This mag­nif­i­cent Mex­i­can hideaway holds just as much ap­peal for horse en­thu­si­asts as it does for lovers of ex­cep­tional ar­chi­tec­ture, writes Joanna Tovia.

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This re­treat out­side Mex­ico City is de­signed for horses as well as hu­mans

Tucked away in the woods by a lake out­side Valle de Bravo, a pic­turesque town about 150 kilo­me­tres south­west of Mex­ico City, is a tran­quil week­ender de­signed for rest and recre­ation – for horse and rider alike.

The house is sim­ple but elo­quent, in­cor­po­rat­ing a mas­ter bed­room and bath­room, spa­cious liv­ing area, eat-in kitchen, guest quar­ters and an ex­pan­sive out­door ter­race.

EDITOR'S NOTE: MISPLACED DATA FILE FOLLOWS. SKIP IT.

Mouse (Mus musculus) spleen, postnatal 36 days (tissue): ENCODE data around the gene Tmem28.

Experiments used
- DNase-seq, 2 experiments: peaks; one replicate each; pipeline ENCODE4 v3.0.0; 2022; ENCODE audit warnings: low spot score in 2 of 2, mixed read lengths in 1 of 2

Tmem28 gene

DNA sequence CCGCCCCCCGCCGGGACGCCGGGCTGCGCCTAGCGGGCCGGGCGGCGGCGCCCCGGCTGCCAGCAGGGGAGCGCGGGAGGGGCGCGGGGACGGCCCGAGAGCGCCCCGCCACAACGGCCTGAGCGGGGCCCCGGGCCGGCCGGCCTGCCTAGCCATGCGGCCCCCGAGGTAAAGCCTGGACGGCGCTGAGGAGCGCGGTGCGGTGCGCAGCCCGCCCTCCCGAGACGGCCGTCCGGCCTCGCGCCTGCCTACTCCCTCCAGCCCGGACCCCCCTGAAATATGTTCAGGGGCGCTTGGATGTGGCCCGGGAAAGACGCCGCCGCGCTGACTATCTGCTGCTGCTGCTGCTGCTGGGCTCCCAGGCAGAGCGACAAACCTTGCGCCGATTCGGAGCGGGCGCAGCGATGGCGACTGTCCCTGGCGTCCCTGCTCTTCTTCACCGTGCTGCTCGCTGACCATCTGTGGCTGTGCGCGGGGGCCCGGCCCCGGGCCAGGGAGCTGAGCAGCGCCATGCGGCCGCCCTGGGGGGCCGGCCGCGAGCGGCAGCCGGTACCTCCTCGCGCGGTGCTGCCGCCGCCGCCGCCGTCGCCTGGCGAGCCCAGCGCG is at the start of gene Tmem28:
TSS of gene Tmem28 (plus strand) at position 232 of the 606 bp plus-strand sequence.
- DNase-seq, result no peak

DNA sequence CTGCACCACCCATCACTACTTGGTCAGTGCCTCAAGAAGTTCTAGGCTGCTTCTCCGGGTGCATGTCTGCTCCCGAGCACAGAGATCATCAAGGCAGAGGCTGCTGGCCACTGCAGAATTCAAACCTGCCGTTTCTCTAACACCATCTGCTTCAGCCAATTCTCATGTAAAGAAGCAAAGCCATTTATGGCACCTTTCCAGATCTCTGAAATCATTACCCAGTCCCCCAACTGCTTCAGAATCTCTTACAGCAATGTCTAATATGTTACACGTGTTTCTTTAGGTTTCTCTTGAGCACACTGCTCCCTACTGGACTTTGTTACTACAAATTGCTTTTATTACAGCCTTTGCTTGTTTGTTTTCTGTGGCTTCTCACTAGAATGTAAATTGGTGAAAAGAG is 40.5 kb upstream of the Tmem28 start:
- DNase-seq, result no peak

Sit­ting snugly against a steep hill­side, ac­cess to the house is via an up­per-level en­try­way that also hap­pens to be the most in­ter­est­ing fea­ture of the home.

The road sweeps down the hill­side to meet the prop­erty, where a dis­creet garage is hid­den in the open en­try­way be­hind a rus­tic tim­ber wall. On the other side of that wall is a re­flect­ing pool stretch­ing out into the trees, along with a low-set stone wa­ter trough and teth­er­ing rails at­tached to the stone and tim­ber walls.

The en­tic­ing en­try­way dou­bles as the place the own­ers tie up their horses be­fore sad­dling up and head­ing out for a ride.


Mex­i­can ar­chi­tect Manuel Cer­vantes Cés­pedes of CC Arqui­tec­tos de­signed the 550-square-me­tre home with rev­er­ence for the nat­u­ral sur­rounds.

As well as mak­ing as lit­tle a mark on the pris­tine en­vi­ron­ment as pos­si­ble in terms of both foot­print and the process of con­struc­tion, the house was built us­ing lo­cally sourced ma­te­ri­als: re­cy­cled rail­road sleep­ers, lo­cal stone and an abun­dance of wood and steel that is cer­tain to age beau­ti­fully.


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